To the Moon & Back
We were standing on the surface of the Moon and we saw the Earthrise.
NASA's $104 billion vision: return to moon by 2018
New crew-exploration vehicle would be like 'Apollo on steroids,'
Washington Bureau Chief
Posted September 20, 2005
WASHINGTON -- NASA Administrator Michael Griffin opened a new chapter in the history of spaceflight Monday by unveiling a $104 billion plan to return astronauts to the moon and, eventually, go on to Mars.The new mega-plan comes amid unprecedented pressure on the federal budget, nagging deficits and what is being heralded as the largest peacetime rebuilding plan in history after Hurricane Katrina.
But Griffin was confident that Congress would provide the money, pointing out that the space program employs many people along the Gulf Coast devastated by Katrina.Reaction on Capitol Hill ranged from staunch support to adamant opposition by those who think programs for the needy will be shortchanged.
The blueprint -- touted as the boldest vision for NASA since the moon race in the 1960s -- has been in the making since President Bush announced the idea in January 2004.
It could land four astronauts on the moon in 2018 after several robot missions.
Eventually, astronauts could inhabit the moon for up to six months at a time.The technology will be designed to support a future manned trip to Mars, where scientists have long yearned to search for evidence of extraterrestrial life."
An other-worldly moon mission
© September 26, 2005
Forgive the pun, but on what planet does the White House get its mail?
In the midst of the most calamitous natural disasters in the nation’s history, NASA announced that it wants to spend $104 billion to send astronauts back to the moon by 2018, and on to Mars.
Americans can be forgiven for jumping to their feet and cheering the news with a standing ovation. With hurricanes having made hundreds of thousands of Americans homeless along the Gulf Coast and having left a major American city and a few smaller ones to reconstruct, with an open-ended commitment to make Iraq safe for democracy and the largest-in-history tax cuts and entitlement expansion still to be swallowed, the administration adds a man on the moon program to the pile.
This is the kind of misplaced priority-setting that has convinced many Americans that the Bush White House occupies a parallel universe.
Described by NASA Administrator Michael Griffin as “Apollo on steroids,” the new space shot marries the agency’s moon and shuttle eras. The new crew vehicle will be akin to the Apollo crafts, and its solid-fuel rocket boosters are based on space shuttle technologies.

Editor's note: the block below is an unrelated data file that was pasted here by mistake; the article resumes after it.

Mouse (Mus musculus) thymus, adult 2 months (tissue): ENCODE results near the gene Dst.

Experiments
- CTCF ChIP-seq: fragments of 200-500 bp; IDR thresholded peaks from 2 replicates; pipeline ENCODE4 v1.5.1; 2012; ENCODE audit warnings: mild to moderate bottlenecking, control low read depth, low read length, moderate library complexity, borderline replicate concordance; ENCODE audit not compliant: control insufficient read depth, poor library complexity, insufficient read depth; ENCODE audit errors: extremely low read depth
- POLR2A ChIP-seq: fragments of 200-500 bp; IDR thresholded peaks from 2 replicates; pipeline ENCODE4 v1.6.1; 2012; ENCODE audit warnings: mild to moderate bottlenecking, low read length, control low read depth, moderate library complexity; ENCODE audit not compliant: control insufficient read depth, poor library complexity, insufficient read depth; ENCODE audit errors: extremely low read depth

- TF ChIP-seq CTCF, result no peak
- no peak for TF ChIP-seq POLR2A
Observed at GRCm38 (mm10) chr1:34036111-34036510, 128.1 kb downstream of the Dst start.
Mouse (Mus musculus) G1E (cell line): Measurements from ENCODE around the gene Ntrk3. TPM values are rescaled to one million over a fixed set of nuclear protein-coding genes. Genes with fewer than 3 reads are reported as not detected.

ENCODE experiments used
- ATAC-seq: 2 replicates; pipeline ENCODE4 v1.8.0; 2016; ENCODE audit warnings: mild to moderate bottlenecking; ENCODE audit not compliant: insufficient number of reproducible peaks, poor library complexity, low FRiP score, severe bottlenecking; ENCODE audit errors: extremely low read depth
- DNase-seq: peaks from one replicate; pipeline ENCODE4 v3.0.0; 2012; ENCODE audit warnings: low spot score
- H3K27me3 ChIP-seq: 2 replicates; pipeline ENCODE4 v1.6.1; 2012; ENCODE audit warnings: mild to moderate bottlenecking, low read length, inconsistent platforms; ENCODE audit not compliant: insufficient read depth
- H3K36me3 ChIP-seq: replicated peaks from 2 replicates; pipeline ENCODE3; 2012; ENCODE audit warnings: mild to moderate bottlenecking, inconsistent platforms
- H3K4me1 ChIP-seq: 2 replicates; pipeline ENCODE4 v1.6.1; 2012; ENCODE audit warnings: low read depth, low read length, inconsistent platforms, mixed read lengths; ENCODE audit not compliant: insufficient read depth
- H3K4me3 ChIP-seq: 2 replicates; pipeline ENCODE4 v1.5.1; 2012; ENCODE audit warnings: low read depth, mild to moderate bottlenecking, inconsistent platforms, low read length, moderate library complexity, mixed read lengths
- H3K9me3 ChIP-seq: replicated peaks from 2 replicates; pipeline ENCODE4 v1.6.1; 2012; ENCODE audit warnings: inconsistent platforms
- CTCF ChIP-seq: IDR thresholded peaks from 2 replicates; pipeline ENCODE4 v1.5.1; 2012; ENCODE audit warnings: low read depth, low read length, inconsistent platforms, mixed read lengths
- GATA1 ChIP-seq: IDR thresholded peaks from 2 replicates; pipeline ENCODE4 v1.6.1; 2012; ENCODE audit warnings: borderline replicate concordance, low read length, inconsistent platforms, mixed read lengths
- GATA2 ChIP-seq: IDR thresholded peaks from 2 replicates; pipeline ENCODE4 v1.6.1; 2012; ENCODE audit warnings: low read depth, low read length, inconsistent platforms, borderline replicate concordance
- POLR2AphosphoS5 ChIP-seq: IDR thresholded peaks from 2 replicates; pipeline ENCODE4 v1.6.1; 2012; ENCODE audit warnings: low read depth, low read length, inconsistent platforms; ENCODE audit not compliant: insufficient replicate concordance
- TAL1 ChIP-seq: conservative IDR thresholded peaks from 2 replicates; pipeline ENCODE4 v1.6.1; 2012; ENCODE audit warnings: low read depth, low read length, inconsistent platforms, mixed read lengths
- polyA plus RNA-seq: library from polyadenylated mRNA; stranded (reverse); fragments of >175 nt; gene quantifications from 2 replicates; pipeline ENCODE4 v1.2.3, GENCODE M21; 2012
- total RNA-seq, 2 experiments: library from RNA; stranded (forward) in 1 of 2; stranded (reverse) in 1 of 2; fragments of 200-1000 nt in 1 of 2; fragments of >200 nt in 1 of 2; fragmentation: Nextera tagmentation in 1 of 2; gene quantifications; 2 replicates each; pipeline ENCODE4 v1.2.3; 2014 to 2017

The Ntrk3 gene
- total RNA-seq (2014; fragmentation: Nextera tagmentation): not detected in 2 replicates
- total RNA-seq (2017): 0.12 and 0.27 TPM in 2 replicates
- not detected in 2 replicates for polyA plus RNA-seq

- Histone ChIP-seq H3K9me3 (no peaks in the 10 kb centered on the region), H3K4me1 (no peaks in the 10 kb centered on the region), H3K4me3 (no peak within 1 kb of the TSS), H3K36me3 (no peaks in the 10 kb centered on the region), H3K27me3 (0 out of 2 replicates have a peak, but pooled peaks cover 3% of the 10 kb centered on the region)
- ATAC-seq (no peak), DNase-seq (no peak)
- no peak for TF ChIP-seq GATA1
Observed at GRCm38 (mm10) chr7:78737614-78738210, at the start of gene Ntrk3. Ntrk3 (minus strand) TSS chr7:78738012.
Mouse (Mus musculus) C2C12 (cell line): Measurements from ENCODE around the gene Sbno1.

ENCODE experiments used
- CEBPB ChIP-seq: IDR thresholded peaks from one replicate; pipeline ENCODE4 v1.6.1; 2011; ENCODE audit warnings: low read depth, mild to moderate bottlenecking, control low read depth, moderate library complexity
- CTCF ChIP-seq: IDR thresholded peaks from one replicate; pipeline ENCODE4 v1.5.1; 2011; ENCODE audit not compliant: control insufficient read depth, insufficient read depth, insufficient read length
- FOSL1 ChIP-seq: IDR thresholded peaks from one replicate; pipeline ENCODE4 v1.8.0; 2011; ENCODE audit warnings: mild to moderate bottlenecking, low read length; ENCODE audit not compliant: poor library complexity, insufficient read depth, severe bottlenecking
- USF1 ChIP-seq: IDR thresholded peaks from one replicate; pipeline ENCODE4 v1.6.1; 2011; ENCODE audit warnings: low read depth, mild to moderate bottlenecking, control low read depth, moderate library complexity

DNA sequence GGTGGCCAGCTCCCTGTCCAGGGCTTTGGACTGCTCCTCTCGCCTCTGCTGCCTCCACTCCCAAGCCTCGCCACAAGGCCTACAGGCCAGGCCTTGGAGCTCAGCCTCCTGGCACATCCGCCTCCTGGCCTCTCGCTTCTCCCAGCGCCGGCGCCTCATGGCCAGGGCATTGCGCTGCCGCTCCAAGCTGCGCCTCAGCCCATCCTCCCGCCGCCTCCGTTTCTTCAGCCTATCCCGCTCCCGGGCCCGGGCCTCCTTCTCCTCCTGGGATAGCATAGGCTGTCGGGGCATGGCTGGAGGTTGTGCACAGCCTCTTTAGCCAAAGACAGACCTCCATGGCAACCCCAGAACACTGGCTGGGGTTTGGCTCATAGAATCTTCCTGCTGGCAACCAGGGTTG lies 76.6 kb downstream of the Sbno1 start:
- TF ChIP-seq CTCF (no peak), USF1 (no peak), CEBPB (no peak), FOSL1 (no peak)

In short, we’re going to spend $100 billion for an encore performance of NASA’s greatest moments. The new capsule could carry six astronauts to the International Space Station or four people plus cargo to the moon. For lunar shots, the craft would link up with a mammoth new cargo rocket in Earth’s orbit before blasting off to the moon."
I remember when JFK said we were going to the moon.
And it was cool.
I did not find it hard to believe that we got to the moon.
I do find it hard to believe that we haven't been back since.
I think it is better idea to peacefully explore space
than it is to violently wage war on earth.
The space program unifies us.
We can look back and see the earth and see that we are one people.
We can see that there are no countries and no religions that divide us.
We can see that we are indeed members of spaceship earth.
As we begin our true battle to right the balance of the earth,
as we begin our epic struggle to replace our declining fuel base,
as we wage the peace to bring each of us to the table of wellness,
as we walk out of our archaic thoughtforms that bind us to the
prisons of our minds,
and as we protect ourselves from those pirates who would fill
their bottomless greed,
we will do well to have a lofty goal,
in a new sea.
For we are all sailors.
If you believed they put a man on the moon
Man on the moon
If you believed there's nothing up his sleeve
Then nothing is cool
R E M
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